During our first few years of marriage, Ted’s favorite late night companion was a political forum website.
It was an online gathering place for the politically conservative to discuss the latest in politics. You see, prior to our union, this was Ted’s go-to, end-of-the-day, wind-down activity, one that he brought with him into our marriage. Most nights, after I went to bed, he’d still be curled up on the couch with his laptop (yep, those were the dark days before iPads) having “spirited conversations” with others.
While there wasn’t anything wrong with this in his pre-Ashleigh days or even in moderation after our wedding, it meant that our heads rarely hit the pillow at the same time. Maybe one or twice a week. Most evenings I’d head to bed, while he logged in a few more hours of screen time.
And, the truth is, it left us feeling a bit disconnected.
Perhaps you can relate. It could be that after that initial newlywed bliss wore off, you and your spouse have discovered that syncing your bedtime routines — or just your routines in general — is a challenge. If so, I’m here to encourage you.
You see, things are now different at our house. Fifteen years into our marriage, it’s rare if we don’t climb under the covers together, at the same time. These days, when we say goodnight, it’s lights out for both of us. (Although, I’ll admit that lately, we’ve both been spending a few minutes before drifting off to sleep playing Frozen Free Fall on our iPhones. It’s rather addicting, you see.)
So how did we get from there to here?
How a shared activity helped our marriage
The number one thing that’s aided us in this change has been … drum roll, please … a shared activity. We are now intentional to end each day with a mutual experience.
For us, this involves a retreat to the couch together to watch a favorite show. Ted with his Sleepytime tea. Me, with my hot chocolate.
Both of us ready to hear a shared bedtime story. Over the years, we’ve not only taken in tales of 24’s Jack, but of Lost’s John Locke, Monk’s Adrian Monk, Psych’s Shawn and Gus, and The Crown’s Queen Elizabeth II. When each night’s episode or three is over — depending on just how many cliffhangers we’re dealt — we head to bed, together, theorizing what will happen next to our new favorite characters.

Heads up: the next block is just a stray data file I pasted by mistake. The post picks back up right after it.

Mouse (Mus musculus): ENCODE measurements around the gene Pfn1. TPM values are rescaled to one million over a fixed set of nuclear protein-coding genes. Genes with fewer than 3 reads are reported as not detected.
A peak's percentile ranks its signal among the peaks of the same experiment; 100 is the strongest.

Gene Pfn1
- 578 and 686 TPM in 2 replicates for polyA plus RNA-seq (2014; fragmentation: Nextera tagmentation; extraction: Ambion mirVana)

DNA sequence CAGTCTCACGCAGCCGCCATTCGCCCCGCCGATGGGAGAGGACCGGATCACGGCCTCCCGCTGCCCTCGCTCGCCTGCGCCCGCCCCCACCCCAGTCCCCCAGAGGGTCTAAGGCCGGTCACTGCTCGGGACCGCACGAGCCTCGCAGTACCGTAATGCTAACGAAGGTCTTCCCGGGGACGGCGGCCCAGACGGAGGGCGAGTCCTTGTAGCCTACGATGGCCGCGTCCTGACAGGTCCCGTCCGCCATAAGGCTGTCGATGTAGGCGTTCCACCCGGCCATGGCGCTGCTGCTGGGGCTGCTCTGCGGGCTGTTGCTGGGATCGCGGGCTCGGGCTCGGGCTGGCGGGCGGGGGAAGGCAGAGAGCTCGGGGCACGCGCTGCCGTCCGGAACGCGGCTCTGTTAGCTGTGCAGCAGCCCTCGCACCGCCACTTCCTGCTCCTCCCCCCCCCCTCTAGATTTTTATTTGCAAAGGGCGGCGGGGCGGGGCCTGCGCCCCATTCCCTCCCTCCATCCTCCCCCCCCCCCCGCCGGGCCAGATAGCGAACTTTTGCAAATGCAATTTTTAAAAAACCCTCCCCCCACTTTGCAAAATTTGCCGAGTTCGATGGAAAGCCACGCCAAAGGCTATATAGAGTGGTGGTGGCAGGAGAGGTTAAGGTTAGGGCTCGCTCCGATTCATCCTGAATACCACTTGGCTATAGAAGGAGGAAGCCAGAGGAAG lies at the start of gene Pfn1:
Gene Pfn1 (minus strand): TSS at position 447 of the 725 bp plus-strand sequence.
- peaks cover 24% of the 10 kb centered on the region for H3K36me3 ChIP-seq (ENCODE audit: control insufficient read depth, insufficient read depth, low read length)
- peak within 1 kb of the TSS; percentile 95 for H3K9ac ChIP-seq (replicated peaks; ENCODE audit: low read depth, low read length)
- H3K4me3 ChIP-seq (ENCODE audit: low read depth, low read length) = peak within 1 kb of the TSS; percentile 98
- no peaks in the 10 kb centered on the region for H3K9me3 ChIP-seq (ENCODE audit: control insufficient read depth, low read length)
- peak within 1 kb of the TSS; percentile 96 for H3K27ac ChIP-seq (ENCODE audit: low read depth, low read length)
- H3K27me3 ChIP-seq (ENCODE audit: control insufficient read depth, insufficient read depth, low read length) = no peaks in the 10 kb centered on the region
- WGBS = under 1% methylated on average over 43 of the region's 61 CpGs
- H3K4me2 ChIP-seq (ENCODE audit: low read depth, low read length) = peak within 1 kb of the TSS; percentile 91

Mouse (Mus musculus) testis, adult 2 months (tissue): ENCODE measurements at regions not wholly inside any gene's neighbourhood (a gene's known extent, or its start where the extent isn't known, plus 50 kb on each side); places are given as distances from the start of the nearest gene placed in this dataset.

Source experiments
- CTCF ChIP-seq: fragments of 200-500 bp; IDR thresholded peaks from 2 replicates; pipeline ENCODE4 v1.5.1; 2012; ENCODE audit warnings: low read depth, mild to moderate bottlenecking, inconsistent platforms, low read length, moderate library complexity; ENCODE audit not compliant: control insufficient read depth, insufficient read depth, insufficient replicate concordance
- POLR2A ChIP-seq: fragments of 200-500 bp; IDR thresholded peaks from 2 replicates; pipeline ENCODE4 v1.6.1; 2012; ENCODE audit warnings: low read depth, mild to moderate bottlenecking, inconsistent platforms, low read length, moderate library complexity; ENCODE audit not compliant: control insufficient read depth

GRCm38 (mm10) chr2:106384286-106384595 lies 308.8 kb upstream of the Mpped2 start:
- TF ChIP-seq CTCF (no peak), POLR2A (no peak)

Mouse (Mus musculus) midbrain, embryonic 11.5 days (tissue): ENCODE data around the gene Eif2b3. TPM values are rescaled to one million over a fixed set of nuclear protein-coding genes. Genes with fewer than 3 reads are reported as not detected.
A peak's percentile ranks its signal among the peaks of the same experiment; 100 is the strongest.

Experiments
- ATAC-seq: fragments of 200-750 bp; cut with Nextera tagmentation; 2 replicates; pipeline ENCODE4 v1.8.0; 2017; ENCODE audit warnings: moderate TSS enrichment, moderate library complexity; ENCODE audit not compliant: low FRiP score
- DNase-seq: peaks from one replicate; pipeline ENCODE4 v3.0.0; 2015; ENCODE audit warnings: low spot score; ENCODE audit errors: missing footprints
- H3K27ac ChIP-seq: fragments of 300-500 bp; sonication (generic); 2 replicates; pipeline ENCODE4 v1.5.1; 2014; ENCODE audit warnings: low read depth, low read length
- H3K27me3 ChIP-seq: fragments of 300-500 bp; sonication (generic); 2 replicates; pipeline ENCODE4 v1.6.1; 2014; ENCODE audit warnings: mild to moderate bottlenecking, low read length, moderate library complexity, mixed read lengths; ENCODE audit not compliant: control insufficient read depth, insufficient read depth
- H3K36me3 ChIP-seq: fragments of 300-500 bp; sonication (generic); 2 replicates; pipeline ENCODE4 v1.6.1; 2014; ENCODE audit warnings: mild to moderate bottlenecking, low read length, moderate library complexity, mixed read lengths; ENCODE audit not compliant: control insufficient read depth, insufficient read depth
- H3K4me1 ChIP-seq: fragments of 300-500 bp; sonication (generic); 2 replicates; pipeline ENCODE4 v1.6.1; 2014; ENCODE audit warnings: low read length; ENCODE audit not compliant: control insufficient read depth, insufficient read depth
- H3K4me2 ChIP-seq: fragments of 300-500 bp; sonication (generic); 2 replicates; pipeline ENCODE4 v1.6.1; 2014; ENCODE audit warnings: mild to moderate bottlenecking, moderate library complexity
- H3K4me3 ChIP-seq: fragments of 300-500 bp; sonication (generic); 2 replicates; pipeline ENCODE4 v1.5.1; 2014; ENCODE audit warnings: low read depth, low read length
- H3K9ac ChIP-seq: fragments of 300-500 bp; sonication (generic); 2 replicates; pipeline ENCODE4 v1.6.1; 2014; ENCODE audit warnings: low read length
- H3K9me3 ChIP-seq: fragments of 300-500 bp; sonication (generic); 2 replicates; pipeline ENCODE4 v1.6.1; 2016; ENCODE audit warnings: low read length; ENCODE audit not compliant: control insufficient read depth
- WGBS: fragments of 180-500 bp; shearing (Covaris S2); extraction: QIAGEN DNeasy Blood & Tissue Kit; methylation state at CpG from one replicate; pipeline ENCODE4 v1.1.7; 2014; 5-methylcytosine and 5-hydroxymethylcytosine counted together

And do you know what we’ve found?
Going to bed at the same time is good for our marriage. Even if there are nights when Ted plays Frozen Free Fall in bed a little longer than I do. When we end the day together, we feel more connected.
For us, indulging in a shared activity has been a simple, yet highly effective way to unite us on a consistent basis, to help us take the “his” and “hers” of life and better cultivate an “ours.”
How can you find shared activities in your marriage
A shared activity doesn’t mean you have to go to bed at the same time (although, if your schedules allow, I highly recommend it). What it does mean is that you are intentional to carve out time each day to do something with each other. Maybe you have coffee and devotions together in the morning. Perhaps it’s hitting the gym together or talking over dinner.
Make a plan and start putting it into action this week. And, if you find that the shared activity you decide on doesn’t work, after all, pick something else and give it another try.
What to avoid with a shared activity in your marriage
Make sure that your shared activity actually includes connecting with each other.
While Ted and I watch TV together, this isn’t simply a side-by-side activity. We go on to discuss and dissect what we watch afterward, of course, but sometimes during. We relate it to our lives and sometimes even current events. We aren’t passive in our viewing or in the time we spend together. For us, it’s an opportunity to be intentional, together.
Do you already have a shared activity? If so, what is it and how does it help you connect?
This post originally appeared on AshleighSlater.com and was republished with permission.
Ashleigh Slater is the author of “Team Us: Marriage Together” and “Braving Sorrow Together: The Transformative Power of Faith and Community When Life is Hard.” Find out more about Ashleigh at AshleighSlater.com or follow her on Facebook.